Movie makers are constantly putting one over on us. The whole point of making a film is to create a world that doesn't exist. The trailers we're looking at here all involve someone or something pretending to be something they are not. It's subterfuge week on trailer park.
Air Guitar Nation
The desire to be a rock star is far more common than the drive or talent to actually become a musician. There are two kinds of people in the world: the ones who admit to playing air guitar and the others who lie about it. This documentary may have something going for it, but I'm certainly not seeing it in this preview. Air guitar is one of those things that's a lot more fun to do than watch, and this account of a high end air guitar competition which culminates at the world championship in Finland (huh?) just looks like a bunch of drunken idiots flailing away at a frat party. Maybe I just don't get it, but I will need more convincing before I pay to see this.
Oh, the deception here. Not only isQuentin Tarantino and Robert Rodriguez's Grindhouse actually two feature films disguised as one, but they are pretending to be grindhouse style flicks from the golden age of exploitation cinema. The teaser trailer has been out for awhile, but this full length preview hit the web earlier this week, and it's a beaut, using the overzealous voice over and general style of a b-movie trailer from the 70s. I'd buy the ticket for opening night right now if I could. Here's Scott Weinberg's take on the new trailer.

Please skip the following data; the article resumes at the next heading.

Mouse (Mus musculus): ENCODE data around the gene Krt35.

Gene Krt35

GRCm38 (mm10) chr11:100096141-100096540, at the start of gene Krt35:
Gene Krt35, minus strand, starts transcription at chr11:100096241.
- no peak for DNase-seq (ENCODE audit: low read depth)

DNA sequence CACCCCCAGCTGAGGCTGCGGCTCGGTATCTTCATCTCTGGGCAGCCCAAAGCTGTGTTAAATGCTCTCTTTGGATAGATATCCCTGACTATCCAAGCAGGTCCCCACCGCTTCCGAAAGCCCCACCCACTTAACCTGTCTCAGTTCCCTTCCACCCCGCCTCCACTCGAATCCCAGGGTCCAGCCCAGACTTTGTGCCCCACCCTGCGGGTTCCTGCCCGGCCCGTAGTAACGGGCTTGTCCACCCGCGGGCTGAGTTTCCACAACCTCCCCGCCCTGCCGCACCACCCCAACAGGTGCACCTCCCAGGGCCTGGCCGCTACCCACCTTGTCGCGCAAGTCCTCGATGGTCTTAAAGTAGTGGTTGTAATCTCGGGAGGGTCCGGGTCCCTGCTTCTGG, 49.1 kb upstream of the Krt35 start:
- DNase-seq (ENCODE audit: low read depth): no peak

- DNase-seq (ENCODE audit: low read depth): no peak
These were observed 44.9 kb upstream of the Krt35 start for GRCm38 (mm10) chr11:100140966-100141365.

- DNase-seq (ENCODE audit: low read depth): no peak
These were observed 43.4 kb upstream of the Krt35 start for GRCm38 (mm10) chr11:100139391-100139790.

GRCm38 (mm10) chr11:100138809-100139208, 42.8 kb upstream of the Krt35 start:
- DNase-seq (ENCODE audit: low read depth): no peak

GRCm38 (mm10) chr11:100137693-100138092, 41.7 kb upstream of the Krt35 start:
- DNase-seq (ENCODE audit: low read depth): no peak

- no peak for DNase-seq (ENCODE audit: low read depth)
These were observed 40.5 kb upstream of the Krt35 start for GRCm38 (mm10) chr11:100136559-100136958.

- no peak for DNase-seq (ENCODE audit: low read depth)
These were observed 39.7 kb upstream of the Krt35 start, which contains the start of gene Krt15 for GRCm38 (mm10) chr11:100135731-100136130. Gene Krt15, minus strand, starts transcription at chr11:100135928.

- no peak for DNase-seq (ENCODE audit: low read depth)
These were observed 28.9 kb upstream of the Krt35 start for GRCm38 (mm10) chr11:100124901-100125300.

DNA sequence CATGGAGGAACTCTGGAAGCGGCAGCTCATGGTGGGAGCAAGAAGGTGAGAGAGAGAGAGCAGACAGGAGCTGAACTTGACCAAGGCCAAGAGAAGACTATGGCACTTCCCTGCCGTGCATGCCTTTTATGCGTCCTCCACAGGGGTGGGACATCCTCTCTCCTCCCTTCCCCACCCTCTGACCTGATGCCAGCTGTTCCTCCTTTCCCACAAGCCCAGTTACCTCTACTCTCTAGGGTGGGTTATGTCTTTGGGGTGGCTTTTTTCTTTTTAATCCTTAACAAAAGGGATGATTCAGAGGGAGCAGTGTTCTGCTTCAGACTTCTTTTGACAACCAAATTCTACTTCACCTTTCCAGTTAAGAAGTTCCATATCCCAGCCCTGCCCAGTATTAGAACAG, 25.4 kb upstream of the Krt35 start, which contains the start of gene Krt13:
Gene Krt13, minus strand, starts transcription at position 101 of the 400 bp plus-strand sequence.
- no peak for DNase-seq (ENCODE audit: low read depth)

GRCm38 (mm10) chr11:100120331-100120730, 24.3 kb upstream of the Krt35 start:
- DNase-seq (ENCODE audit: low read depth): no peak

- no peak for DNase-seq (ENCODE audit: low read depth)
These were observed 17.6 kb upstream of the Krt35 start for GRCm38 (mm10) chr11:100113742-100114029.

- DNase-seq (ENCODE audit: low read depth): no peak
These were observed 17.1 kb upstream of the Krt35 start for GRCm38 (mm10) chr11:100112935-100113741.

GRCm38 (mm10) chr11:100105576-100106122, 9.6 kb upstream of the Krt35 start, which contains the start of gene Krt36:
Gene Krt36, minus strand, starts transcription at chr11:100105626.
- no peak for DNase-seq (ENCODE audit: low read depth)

Full of It
Ryan Pinkston of Ashton Kutcher's TV show Punk'd plays a teen who has just started at a new high school. After his guidance counselor played by Craig Kilborn advises him to start lying in order to fit in, our hero starts spinning a series of tall tales intended to impress his new classmates. Wackiness ensues when his lies start to come true. At first this looked like a made for the Disney Channel kind of flick, but the PG-13 rating and the fact that the main character's teacher is lusting for him shows this is definitely not something Walt would have dreamed up. It looks like they're shooting for both pre-teen and teen audiences here, though it seems unlikely they'll catch either. Is this a gateway film, intended to wean kids off the likes of Drake and Josh and move them on to harder stuff? I'll pass.